Kyle Larson: ‘It’s Neat’ to Analyze NASCAR Cup Series’ Early Driver Parity

Last week during the Wise Power 400, NASCAR Cup Series champion Kyle Larson captured his 11th points race in 39 starts since joining Hendrick Motorsports before last season.

Larson winning a race on any track that’s not a superspeedway is no longer trending news. It’s becoming a fact of life.

Here’s what’s trending: Driver parity.

Kyle Larson: ‘You had some more players or some different players, I guess than you would have had in the past (up front) … it’s neat to see’ 

Entering the 2022 season, NASCAR officials promised the new Next Gen cars would help even the playing field. No, Spire Motorsports would not, just like that, turn into Hendrick Motorsports, but the new technology appears to be giving more teams lead-lap opportunities. 

Mid-tier drivers Tyler Reddick, Erik Jones, and Daniel Suarez all spent time in the lead on Feb. 27. 

“You had some more players or some different players, I guess, than you would have had in the past (up front),” Larson said, reported by CBS Sports. “That part of it’s neat to see.” 

Another thing that’s “neat to see?” 

Over the opening two Cup events, beginning with the Daytona 500 on Feb. 20, 19 different drivers registered a top-10 finish. It’s the first time that many drivers have achieved that mark since 1973. 

Is it too early to talk about driver parity?

Top-10 regulars like Larson, Joey Logano have had unfamiliar company this season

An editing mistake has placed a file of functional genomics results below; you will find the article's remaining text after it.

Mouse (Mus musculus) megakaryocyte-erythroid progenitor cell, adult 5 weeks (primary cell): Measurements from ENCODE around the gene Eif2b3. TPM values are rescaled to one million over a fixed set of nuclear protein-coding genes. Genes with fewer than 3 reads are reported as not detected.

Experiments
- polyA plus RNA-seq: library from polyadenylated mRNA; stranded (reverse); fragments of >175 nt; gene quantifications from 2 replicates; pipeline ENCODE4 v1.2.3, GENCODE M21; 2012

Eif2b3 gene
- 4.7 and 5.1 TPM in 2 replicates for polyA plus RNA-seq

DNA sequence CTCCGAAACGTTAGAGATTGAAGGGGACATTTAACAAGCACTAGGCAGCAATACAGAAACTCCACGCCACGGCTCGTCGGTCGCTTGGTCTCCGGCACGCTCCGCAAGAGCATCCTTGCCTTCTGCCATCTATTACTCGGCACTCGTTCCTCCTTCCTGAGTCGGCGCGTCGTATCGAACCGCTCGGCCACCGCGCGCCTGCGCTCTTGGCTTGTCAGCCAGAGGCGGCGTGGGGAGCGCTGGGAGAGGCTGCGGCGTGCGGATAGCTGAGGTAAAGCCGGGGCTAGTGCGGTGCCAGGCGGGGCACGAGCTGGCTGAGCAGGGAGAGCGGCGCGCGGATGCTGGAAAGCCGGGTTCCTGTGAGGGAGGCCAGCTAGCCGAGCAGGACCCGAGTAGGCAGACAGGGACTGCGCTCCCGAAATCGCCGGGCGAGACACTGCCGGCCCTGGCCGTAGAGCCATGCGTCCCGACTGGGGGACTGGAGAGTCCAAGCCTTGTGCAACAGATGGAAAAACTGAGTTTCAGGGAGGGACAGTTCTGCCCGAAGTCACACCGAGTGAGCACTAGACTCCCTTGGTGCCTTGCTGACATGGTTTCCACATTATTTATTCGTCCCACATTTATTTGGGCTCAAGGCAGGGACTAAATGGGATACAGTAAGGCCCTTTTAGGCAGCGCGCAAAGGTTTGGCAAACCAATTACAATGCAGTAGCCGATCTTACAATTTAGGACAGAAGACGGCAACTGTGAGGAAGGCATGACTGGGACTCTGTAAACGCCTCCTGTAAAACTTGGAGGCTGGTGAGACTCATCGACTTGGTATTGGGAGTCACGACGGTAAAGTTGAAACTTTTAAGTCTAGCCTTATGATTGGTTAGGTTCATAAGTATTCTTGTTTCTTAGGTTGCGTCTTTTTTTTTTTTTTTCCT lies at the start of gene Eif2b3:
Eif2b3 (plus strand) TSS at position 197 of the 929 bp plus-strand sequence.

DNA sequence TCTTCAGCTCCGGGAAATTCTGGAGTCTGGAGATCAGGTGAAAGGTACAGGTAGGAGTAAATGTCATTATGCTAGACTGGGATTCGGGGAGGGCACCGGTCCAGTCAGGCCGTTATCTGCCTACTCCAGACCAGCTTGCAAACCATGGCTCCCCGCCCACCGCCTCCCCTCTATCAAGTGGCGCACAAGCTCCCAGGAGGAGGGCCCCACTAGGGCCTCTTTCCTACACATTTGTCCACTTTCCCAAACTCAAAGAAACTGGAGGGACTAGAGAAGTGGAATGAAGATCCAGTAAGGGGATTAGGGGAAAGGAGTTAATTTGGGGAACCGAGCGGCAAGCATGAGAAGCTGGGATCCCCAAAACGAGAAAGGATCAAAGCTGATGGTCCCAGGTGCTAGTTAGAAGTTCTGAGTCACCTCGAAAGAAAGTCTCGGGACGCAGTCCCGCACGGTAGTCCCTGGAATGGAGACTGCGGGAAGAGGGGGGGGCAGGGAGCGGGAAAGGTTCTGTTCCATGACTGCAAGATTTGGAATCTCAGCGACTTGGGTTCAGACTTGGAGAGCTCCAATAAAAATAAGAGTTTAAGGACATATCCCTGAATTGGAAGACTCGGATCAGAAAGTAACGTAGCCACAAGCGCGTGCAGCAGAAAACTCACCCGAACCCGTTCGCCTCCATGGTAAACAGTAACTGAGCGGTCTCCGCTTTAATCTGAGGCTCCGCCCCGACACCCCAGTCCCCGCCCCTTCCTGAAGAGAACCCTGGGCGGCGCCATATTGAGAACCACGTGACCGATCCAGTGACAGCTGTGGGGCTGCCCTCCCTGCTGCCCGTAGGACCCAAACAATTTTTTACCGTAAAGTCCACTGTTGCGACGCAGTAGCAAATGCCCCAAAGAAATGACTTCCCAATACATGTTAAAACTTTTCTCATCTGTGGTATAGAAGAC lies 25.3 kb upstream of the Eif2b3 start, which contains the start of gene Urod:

NASCAR Cup Series driver Austin Dillon fist-bumps a fan on the red carpet before the Wise Power 400 at Auto Club Speedway on Feb. 27, 2022 | James Gilbert/Getty Images

Maybe, but who can deny the interest generated from not seeing the same five (or so!) pilots patrolling the lead lap each race.

Trailing Larson over the finish line at the “rough” Auto Club Speedway was four long shots among two top-10 regulars. Auston Dillon placed second and immediately followed by Erik Jones and Daniel Suarez, who seeks his first win, “very, very soon.”

Joey Logano, the 2018 Cup champ, broke up the underdogs’ run briefly. In sixth place, the soon-to-retire Aric Almirola continued the best start of his 15-year career. Almirola is the lone Cup driver among the top 10 in both events.
Rounding out the top 10 were two other unsung drivers, rookie Daniel Hemric and Ricky Stenhouse Jr.

“It was a fight for everybody out there,” Logano said. “The cars are equally matched, and nobody had a real dominant car.”

19 different top-10 finishers this season say it’s time to talk driver parity 

Digging a bit deeper into the early driver parity, 10 drivers have placed in the top five during the past two races.

Additional proof? How about this: Hendrick Motorsports (3) and Joe Gibbs Racing (2) have just five combined top 10s this season. While the two dominant teams likely will end up near the top of the standings at the end of the season, it’s evident early the Next Gen cars are pulling the field together, however slight.

Is it too early to talk about driver parity? We’ll see after the Pennzoil 400 at 1.5-mile Las Vegas Motor Speedway on March 6.

But so far, 19 different top-10 finishers over the past two events suggest it isn’t.

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